But the seeds, the seeds are what you need to eat to cure cancer. But even if you don’t have cancer yet, you need to eat them every day starting now, or else you’ll get cancer. Cancer doesn’t run in families. People will say, “I got cancer because my father and grandfather had it.” But the fact is that they shared the same diet, a diet excluding B17, and that’s why they all got cancer. Just like if none of you eat oranges, you’ll get scurvy. But you probably won’t even get scurvy, because vitamin C is added to all sorts of foods by government mandate. Not the same can be said for B17. If you and your family has never gotten cancer, it’s because you’re eating something that has the vitamin in it, that is preventing you from contracting the ailment. You don’t “cure” cancer so much as you prevent it, just as you prevent hunger and thirst by eating and drinking. To keep from dying from hunger requires continuous action. You must eat food regularly or you will die, no buts about it. The same is true with cancer. No ionizing machine or ray gun is going to keep you from dying of thirst, just as no mechanical, ridiculously expensive medical treatment is going to save you from death by cancer. There is only one type of cancer, for which there is one cure.

Almost no one treating cancer knows its true cause. No conspiracy works when everyone has all the answers. But the answer has been known in other countries for thousands of years. Even the Bible tells you to eat the seeds of the fruits, and to eat your “daily bread.” Bread used to have lots of seeds in it, seeds that had vitamin B17. But now the seeds are taken out. There is no cancer-preventing vitamin to be had in our food. This is why despite plowing so much money into cancer, more people than ever are suffering from it. We’re told now that one in two of our children will contract cancer at some point in their lives. What kind of disease is this? Obviously one we have no idea how to treat. Whatever we are doing, it’s completely failing.

If you contract cancer, and you dare not to be “treated,” no one will support you. Your family will be against you. Your doctors will be against you. You must do things the “right” way. If you have any chance of living, it’s only by being cut, burned, and poisoned. You have to do it. If your below 18 or there’s any shadow of doubt about your sanity, chemotherapy will be forced upon you, because everyone wants to see you die.

But it doesn’t have to be that way. In Central Florida, we have all these loquat trees with fruit (a.k.a. Japanese plums), and they have big seeds in them that have lots of the vitamin. My Dad and I eat a couple of them a day. We froze them when the fruits were in-season, and thaw them out bit by bit, chewing them up and swallowing them with water. So now I know I’ll never get cancer. I’ll never get cancer, so long as I eat seeds with vitamin B17 in them on a regular basis. Just like I’ll never develop a goiter if I eat foods with iodine in them. Salt has iodine added to it. No processed foods have B17 added to them, so you need to find it yourself. Just like you don’t wait till you’re dying of scurvy to start eating oranges, you shouldn’t wait till you’re dying of cancer to start eating seeds.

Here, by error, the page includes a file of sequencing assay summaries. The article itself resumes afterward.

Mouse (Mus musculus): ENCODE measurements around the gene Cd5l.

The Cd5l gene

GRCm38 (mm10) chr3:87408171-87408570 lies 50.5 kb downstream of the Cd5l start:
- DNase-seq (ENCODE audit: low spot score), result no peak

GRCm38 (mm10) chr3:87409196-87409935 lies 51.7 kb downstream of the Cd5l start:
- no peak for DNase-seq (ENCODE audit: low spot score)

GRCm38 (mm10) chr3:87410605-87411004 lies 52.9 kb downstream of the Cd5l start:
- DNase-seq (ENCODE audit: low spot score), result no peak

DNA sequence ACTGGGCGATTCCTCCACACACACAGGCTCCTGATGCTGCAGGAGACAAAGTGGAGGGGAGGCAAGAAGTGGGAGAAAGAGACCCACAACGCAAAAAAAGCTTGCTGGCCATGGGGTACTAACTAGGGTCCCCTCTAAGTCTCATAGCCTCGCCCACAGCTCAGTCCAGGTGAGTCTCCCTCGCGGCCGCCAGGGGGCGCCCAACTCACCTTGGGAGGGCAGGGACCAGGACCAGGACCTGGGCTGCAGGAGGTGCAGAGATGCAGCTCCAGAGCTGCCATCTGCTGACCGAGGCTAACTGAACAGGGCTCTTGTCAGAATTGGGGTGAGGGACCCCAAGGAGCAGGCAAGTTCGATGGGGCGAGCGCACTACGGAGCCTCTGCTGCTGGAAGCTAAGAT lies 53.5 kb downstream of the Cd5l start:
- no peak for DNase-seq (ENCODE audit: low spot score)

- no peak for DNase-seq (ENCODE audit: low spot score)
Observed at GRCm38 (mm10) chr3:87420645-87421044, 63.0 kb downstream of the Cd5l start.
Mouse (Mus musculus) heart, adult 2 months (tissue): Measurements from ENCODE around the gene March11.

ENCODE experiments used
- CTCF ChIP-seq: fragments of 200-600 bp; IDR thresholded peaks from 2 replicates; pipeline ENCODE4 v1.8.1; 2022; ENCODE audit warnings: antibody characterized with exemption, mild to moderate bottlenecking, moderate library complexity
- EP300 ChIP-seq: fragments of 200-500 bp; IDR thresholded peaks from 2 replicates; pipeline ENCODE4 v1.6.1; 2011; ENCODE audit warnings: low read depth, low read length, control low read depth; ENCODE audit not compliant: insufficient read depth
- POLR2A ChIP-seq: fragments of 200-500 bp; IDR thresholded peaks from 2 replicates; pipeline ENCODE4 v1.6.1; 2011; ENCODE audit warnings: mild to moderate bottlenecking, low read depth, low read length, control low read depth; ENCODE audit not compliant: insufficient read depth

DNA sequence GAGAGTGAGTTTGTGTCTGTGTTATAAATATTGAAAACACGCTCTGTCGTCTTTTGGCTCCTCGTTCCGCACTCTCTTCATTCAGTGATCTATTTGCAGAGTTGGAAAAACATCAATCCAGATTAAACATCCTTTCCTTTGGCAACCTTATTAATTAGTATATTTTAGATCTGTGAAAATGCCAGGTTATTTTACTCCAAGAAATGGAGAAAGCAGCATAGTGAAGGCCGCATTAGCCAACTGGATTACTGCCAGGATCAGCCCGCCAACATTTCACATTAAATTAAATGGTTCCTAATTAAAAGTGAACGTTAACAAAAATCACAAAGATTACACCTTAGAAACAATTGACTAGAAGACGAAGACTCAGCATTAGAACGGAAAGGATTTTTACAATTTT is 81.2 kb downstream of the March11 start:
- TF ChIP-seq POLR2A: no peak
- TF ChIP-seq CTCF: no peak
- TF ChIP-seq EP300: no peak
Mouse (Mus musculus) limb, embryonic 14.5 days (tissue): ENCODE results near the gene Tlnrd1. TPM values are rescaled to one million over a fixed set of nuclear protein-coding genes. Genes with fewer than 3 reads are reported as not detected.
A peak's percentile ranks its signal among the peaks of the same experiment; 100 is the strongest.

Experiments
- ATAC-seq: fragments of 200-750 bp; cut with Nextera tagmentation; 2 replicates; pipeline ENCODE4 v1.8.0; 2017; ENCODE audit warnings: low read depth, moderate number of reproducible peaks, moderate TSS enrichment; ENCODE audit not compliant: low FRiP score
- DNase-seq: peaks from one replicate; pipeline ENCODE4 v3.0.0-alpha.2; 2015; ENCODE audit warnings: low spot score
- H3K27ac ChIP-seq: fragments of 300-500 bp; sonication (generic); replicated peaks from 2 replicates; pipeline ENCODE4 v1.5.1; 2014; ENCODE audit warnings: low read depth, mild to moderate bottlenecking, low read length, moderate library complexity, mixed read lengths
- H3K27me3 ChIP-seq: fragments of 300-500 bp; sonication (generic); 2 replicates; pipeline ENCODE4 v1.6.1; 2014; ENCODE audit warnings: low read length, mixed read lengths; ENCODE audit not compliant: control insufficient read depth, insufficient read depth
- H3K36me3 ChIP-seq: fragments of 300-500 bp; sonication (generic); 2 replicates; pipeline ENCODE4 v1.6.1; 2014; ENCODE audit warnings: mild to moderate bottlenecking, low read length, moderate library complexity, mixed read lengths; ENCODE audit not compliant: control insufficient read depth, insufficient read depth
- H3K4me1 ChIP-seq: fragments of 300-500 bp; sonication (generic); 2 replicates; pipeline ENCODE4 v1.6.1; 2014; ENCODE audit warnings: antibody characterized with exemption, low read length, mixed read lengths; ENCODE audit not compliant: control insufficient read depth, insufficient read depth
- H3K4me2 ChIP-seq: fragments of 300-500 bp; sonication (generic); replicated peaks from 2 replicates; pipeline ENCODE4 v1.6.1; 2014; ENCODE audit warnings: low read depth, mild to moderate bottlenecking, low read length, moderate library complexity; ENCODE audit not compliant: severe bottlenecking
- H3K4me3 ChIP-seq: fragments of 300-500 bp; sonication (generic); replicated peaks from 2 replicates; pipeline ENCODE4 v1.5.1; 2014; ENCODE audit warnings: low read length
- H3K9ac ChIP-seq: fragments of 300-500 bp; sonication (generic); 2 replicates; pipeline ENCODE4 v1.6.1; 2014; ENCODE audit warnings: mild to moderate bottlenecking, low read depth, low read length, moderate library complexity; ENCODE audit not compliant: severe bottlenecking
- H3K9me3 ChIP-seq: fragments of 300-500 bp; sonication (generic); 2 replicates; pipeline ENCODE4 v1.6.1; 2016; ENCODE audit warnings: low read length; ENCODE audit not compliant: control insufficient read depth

I haven’t covered the proof behind vitamin B17. Instead, I’ve focused on how our “normal” treatments for cancer are such blatant failures. Anything is better than what we have now, even if it does nothing. But B17 does something. It prevents cancer. We’re not eating it, and that’s why we have cancer. There’s no danger in eating seeds either way. I’ve been doing it for months. But there’s real proof that the vitamin stops cancer, because cancer is a metabolic disease cured by B17, just like beriberi, pellagra, and scurvy, are cured by B1, B3, and C. You can’t cure a metabolic disease with technology. Only restoring the essential food your body needs can solve the problem. I recommend these online pages for further information:

1. World Without Cancer
2. VitaminB17.org
3. Laetrile / Vitamin B17 Treatment For Cancer
4. Cure and Prevent Cancer — B17
5. Laetrile and Information on Vitamin B17
6. Unapproved by the FDA — You’ll never see B17 at the pharmacy, because the FDA refuses to test natural chemicals.
7. Loquat nut any good? — An interesting forum discussion about loquat fruits. Notice how the early posters warn about how the seeds will poison you with cyanide. It’s a lie: I eat them all the time. But they’re just repeating what they’ve been told by the American Cancer Society, because it’s in their interest to keep cancer going. Then the later posters get into the truth: the seeds cure cancer, are not poisonous, and are used all over Japan to prevent the disease.

Good luck, and don’t live in darkness. All the things we say cause cancer actually have nothing to do with it. But that doesn’t mean those things are good. Sunshine still burns, smoke still irritates your lungs, and you still have emphysema to worry about. But if we can get the legendary cancer out of the way, then we’re well on our way to a healthier world.